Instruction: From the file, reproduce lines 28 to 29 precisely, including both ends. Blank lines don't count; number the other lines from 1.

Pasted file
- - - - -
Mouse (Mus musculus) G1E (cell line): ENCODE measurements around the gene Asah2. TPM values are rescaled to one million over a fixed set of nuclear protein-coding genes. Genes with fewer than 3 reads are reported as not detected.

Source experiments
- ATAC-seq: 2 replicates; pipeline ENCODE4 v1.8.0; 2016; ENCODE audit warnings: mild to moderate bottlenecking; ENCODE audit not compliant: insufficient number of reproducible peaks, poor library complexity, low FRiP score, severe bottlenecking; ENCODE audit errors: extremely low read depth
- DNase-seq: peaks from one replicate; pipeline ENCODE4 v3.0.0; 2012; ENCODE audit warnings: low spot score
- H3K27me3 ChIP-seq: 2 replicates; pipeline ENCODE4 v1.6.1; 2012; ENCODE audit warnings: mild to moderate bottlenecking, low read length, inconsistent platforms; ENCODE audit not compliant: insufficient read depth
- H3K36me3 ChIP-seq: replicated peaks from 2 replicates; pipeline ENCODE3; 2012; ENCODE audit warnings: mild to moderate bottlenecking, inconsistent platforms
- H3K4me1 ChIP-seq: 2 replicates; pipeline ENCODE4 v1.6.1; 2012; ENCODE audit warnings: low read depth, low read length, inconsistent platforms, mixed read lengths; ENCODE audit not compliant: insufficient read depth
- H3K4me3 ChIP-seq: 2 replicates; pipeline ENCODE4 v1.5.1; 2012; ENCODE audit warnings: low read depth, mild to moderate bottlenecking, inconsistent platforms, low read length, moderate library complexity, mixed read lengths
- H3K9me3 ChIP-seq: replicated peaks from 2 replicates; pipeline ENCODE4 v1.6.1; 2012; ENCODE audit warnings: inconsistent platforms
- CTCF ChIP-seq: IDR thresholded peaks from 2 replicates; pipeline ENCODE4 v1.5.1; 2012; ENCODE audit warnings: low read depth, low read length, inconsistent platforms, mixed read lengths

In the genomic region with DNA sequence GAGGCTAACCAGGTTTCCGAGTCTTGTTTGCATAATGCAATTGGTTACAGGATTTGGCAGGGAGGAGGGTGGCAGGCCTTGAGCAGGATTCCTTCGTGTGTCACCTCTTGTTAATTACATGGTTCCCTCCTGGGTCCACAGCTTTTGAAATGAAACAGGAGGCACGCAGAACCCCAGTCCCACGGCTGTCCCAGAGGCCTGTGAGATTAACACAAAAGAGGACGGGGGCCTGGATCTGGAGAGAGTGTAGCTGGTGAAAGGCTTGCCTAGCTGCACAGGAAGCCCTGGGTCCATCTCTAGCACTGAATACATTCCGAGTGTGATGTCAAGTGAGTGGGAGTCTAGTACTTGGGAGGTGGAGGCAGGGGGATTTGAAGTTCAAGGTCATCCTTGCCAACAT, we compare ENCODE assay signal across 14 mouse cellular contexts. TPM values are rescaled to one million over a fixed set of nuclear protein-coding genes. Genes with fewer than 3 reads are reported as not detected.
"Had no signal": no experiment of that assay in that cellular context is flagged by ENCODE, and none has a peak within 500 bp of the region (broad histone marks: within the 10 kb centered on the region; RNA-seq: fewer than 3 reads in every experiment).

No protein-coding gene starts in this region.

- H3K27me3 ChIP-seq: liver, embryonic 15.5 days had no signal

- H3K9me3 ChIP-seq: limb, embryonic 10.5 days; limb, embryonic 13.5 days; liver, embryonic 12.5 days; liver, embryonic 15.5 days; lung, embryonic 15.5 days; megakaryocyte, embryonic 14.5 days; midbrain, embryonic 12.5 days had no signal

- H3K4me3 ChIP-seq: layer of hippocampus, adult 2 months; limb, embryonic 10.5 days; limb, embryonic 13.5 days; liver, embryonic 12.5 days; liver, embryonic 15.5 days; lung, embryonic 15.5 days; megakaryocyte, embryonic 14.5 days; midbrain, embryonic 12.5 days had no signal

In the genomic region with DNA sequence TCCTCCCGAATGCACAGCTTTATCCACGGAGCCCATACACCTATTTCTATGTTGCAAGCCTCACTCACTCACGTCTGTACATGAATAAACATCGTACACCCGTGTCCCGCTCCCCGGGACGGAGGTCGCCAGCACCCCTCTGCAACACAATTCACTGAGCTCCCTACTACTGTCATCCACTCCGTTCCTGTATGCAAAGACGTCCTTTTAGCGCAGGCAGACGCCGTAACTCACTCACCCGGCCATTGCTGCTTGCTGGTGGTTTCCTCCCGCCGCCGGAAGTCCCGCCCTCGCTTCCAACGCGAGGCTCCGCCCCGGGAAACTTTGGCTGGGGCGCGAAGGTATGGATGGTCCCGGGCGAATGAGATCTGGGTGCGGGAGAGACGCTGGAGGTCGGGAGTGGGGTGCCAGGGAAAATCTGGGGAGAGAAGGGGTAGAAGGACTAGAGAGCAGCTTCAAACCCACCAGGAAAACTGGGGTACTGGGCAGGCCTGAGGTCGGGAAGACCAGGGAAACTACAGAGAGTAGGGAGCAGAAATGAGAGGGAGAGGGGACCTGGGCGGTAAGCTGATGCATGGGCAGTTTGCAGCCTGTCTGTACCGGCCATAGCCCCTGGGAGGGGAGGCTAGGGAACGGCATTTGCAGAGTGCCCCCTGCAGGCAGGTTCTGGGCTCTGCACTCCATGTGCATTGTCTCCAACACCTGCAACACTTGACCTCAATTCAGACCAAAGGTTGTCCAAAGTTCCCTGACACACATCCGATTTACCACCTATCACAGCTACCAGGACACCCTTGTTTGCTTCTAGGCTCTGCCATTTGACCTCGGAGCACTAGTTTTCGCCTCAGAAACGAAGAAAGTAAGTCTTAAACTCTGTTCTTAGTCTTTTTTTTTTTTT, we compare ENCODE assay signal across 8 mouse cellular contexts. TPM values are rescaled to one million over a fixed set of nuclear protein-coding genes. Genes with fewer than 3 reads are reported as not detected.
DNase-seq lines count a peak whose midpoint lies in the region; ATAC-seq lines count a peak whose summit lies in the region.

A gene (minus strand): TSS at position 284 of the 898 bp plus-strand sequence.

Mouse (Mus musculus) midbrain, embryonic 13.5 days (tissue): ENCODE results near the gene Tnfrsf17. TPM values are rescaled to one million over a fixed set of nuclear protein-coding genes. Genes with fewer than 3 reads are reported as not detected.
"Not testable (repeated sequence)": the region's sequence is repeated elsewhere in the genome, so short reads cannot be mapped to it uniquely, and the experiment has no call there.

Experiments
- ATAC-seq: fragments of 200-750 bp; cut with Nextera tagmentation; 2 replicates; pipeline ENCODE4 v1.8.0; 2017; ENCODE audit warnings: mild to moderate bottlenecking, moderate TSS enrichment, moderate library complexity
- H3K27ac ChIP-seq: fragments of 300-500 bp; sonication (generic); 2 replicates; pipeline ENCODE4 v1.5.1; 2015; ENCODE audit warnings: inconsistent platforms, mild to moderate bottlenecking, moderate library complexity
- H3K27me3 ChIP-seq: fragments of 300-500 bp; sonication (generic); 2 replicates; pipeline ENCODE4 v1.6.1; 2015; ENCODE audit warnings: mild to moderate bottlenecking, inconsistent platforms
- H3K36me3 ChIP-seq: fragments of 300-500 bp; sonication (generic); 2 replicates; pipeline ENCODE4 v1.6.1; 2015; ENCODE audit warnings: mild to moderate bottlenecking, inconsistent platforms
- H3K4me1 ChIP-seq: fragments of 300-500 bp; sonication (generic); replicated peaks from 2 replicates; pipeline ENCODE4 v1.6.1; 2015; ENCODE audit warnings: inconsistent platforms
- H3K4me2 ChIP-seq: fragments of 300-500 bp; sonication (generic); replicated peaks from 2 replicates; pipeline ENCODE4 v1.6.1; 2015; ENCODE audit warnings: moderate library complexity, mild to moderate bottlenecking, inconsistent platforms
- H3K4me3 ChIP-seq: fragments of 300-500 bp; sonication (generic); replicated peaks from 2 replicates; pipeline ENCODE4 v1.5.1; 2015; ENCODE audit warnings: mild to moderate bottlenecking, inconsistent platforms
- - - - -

- H3K4me2 ChIP-seq: fragments of 300-500 bp; sonication (generic); replicated peaks from 2 replicates; pipeline ENCODE4 v1.6.1; 2015; ENCODE audit warnings: moderate library complexity, mild to moderate bottlenecking, inconsistent platforms
- H3K4me3 ChIP-seq: fragments of 300-500 bp; sonication (generic); replicated peaks from 2 replicates; pipeline ENCODE4 v1.5.1; 2015; ENCODE audit warnings: mild to moderate bottlenecking, inconsistent platforms